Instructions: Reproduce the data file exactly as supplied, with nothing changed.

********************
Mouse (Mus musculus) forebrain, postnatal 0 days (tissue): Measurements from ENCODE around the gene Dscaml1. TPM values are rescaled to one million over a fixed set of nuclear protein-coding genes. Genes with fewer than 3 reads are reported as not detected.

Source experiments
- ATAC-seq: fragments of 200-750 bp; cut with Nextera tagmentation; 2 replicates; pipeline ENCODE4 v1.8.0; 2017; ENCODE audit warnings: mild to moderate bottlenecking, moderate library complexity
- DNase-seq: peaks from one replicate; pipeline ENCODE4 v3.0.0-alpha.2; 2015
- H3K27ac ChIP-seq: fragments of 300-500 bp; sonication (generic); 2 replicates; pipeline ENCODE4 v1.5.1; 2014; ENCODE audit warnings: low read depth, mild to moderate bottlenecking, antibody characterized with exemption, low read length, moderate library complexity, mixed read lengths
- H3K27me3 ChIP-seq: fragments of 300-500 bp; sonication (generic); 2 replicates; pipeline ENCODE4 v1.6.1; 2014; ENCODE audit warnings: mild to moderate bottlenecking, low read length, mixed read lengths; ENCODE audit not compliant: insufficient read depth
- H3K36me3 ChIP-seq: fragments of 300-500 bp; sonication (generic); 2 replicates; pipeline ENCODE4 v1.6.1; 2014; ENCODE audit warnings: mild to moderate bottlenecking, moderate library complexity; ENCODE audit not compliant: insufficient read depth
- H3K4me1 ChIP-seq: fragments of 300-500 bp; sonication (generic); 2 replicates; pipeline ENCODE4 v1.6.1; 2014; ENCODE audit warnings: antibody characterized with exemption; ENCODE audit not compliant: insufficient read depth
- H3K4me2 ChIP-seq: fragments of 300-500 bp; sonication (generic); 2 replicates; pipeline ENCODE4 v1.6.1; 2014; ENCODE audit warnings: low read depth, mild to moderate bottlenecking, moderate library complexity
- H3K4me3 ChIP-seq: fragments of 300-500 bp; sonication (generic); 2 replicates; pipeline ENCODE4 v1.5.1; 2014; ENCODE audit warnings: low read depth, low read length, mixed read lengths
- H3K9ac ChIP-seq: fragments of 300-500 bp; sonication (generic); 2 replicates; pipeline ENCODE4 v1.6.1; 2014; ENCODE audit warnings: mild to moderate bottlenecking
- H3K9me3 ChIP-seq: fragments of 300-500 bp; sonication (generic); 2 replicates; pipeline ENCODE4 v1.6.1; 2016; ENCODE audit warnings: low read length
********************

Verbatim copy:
Mouse (Mus musculus) forebrain, postnatal 0 days (tissue): Measurements from ENCODE around the gene Dscaml1. TPM values are rescaled to one million over a fixed set of nuclear protein-coding genes. Genes with fewer than 3 reads are reported as not detected.

Source experiments
- ATAC-seq: fragments of 200-750 bp; cut with Nextera tagmentation; 2 replicates; pipeline ENCODE4 v1.8.0; 2017; ENCODE audit warnings: mild to moderate bottlenecking, moderate library complexity
- DNase-seq: peaks from one replicate; pipeline ENCODE4 v3.0.0-alpha.2; 2015
- H3K27ac ChIP-seq: fragments of 300-500 bp; sonication (generic); 2 replicates; pipeline ENCODE4 v1.5.1; 2014; ENCODE audit warnings: low read depth, mild to moderate bottlenecking, antibody characterized with exemption, low read length, moderate library complexity, mixed read lengths
- H3K27me3 ChIP-seq: fragments of 300-500 bp; sonication (generic); 2 replicates; pipeline ENCODE4 v1.6.1; 2014; ENCODE audit warnings: mild to moderate bottlenecking, low read length, mixed read lengths; ENCODE audit not compliant: insufficient read depth
- H3K36me3 ChIP-seq: fragments of 300-500 bp; sonication (generic); 2 replicates; pipeline ENCODE4 v1.6.1; 2014; ENCODE audit warnings: mild to moderate bottlenecking, moderate library complexity; ENCODE audit not compliant: insufficient read depth
- H3K4me1 ChIP-seq: fragments of 300-500 bp; sonication (generic); 2 replicates; pipeline ENCODE4 v1.6.1; 2014; ENCODE audit warnings: antibody characterized with exemption; ENCODE audit not compliant: insufficient read depth
- H3K4me2 ChIP-seq: fragments of 300-500 bp; sonication (generic); 2 replicates; pipeline ENCODE4 v1.6.1; 2014; ENCODE audit warnings: low read depth, mild to moderate bottlenecking, moderate library complexity
- H3K4me3 ChIP-seq: fragments of 300-500 bp; sonication (generic); 2 replicates; pipeline ENCODE4 v1.5.1; 2014; ENCODE audit warnings: low read depth, low read length, mixed read lengths
- H3K9ac ChIP-seq: fragments of 300-500 bp; sonication (generic); 2 replicates; pipeline ENCODE4 v1.6.1; 2014; ENCODE audit warnings: mild to moderate bottlenecking
- H3K9me3 ChIP-seq: fragments of 300-500 bp; sonication (generic); 2 replicates; pipeline ENCODE4 v1.6.1; 2016; ENCODE audit warnings: low read length